Facebook Messages: Not Quite There

Last week I finally received access to Facebook’s revamped Messages platform. I’ve been wanting it since the moment it launched, and I honestly believed that it would change how we communicate. I thought it would consolidate all the different mediums of communication we use, along with removing some of the silly syntax that goes along with it. When Mark Zuckerberg launched Facebook Messages, he talked about how he had noticed the ways teenagers used Facebook, and how this was meant to make everyone’s communication simpler.

I am a little disappointed.

Facebook obviously knows where the gold lies. Simplifying communication is a huge task, but the rewards are infinite. They’ve even defined the aspects of communication that are causing problems, and making people’s lives more difficult. That’s one step ahead of everyone else. But as for the execution? Not quite.

A lot of what Facebook has done is an improvement, yes. Facebook Messages consolidates “Messages, Chats, and Texts” – great, so it does simplify communication within Facebook a bit. I do like how they’re organising messages around recipient and not subject (and hence have removed the subject line entirely), so they’ve solved the problem of removing some of the pointless syntax that goes with existing communication mediums.

I also like how they’ve simplified the user experience within Messages, and have added the ability to send messages just by hitting enter. This simple feature entirely changes the view of the medium of communication – pressing enter to send a message is much more “chat-like”, which is what Facebook was trying to do. So again, they’ve accomplished on that score. The one other thing I like is that I can now attach a file – that’s brilliant!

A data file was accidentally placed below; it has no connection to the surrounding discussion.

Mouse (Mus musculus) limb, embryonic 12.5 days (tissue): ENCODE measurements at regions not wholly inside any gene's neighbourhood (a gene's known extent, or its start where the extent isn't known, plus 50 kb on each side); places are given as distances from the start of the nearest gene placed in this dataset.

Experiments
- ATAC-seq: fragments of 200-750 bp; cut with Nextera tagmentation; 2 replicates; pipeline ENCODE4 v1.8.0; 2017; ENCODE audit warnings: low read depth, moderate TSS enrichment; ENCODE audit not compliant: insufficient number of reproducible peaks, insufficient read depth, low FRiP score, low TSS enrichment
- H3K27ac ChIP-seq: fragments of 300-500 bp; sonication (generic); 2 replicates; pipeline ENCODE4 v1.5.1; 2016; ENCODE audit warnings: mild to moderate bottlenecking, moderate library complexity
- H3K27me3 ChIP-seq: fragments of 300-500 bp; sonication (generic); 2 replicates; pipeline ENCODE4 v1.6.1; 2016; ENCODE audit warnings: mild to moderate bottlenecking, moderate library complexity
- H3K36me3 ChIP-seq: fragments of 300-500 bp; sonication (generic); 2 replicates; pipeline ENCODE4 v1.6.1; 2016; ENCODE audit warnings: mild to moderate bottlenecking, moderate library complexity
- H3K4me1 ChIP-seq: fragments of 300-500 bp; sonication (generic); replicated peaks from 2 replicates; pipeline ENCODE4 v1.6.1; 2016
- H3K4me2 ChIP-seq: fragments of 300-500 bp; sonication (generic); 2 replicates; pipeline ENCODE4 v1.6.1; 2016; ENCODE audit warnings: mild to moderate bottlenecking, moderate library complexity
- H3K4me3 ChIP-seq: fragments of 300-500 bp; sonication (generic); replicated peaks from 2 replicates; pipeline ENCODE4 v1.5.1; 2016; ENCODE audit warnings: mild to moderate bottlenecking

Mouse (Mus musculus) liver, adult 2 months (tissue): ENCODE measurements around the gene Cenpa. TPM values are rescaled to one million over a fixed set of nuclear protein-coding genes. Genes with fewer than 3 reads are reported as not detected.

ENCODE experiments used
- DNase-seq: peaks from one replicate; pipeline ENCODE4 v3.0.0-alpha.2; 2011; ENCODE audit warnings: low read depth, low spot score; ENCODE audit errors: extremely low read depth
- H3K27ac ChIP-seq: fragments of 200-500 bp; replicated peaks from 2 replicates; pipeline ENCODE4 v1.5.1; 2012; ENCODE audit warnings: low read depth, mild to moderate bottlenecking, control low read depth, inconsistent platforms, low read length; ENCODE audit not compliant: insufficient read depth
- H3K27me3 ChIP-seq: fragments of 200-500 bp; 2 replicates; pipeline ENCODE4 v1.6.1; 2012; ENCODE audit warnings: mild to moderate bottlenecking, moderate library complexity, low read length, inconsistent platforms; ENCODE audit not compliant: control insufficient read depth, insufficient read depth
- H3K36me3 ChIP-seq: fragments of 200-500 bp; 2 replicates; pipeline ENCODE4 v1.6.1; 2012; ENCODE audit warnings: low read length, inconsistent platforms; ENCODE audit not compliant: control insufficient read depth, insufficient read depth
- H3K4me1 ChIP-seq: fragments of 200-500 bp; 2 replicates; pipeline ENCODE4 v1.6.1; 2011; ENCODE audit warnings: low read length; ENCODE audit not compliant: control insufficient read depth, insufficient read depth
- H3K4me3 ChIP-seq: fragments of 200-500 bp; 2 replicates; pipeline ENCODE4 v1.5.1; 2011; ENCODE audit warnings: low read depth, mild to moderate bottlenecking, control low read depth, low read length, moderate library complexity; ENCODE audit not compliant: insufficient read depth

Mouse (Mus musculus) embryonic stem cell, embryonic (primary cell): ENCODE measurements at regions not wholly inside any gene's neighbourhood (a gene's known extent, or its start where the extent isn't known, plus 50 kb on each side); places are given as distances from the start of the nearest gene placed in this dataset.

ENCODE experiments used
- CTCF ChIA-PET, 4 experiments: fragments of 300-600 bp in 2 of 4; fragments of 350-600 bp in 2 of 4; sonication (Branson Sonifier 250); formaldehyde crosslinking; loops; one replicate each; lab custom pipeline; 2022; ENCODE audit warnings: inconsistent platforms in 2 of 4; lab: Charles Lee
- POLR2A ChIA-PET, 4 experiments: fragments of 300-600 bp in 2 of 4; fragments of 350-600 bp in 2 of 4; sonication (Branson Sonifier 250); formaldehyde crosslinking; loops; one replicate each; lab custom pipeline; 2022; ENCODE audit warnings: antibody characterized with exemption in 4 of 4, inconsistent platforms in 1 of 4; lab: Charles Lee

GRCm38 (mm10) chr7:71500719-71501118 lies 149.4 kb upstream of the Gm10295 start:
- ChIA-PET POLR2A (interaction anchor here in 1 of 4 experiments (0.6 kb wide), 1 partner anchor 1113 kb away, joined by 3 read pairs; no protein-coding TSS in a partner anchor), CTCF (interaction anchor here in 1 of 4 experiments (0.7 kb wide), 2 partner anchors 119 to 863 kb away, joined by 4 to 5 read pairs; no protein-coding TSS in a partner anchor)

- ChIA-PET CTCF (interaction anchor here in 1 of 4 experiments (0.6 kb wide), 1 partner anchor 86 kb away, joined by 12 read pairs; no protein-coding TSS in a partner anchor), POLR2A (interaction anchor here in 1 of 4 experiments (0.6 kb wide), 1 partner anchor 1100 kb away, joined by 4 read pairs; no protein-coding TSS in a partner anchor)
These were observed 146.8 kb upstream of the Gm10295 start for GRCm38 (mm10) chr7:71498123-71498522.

But as for consolidating my communications as a whole? It seems like they stopped before the job was fully complete.

I do not want to use Facebook as a replacement for my email. But I do want to have the ability to pull in my emails and access them through Facebook. That’s what consolidation is about. Consolidating communication within Facebook is a start, but if they’d taken the next step they would’ve won with this product. I want my emails pulled in from my Gmail account so that I can view them and access them from within Facebook, and choose to reply from either my Facebook or Gmail account.

As for text messages, it’s all very well that I can send Facebook Messages as text messages to my friends. But what I would love is for Facebook to pull in all my communication with a friend and store it within Facebook. So if a friend and I are both texting each other from our cellphones, I want that communication to be pulled into Facebook and stored to be accessed and viewed later. This isn’t a crucial feature – but if they’d done it, it would add to finishing this product off.

I’m not saying I don’t like the new Facebook Messages. I’m just saying that it feels incomplete. I think if Facebook implemented the above features, it would be much closer to what I would consider a finished product. But even then, I feel like there needs to be a little bit more. And hey, that’s the $100 billion question. So, I’m getting thinking. You should too. Because Facebook hasn’t got a winner on their hands here. The prize is still there for the taking.

Editor in Chief at here SMNZ, I have a passion for social and digital media. When not writing and managing SMNZ I am the Head of Innovation at TAG The Agency, a digital ad agency and the Head of Sales and Marketing for End-Game, a software development agency. I'm also involved with a number of startups and I am always keen to support those that are bold enough to give things a go. Start something, better to try than to live wondering what if...

One Comment

  1. Guest Reply

    Because Facebook is a public sphere, consoilidating communication to include emails and texts means that this information is now now longer private, and that’s somewhat scary. It can be bought and sold to companies in the same way as Facebook chat and messages can be now, is that right?

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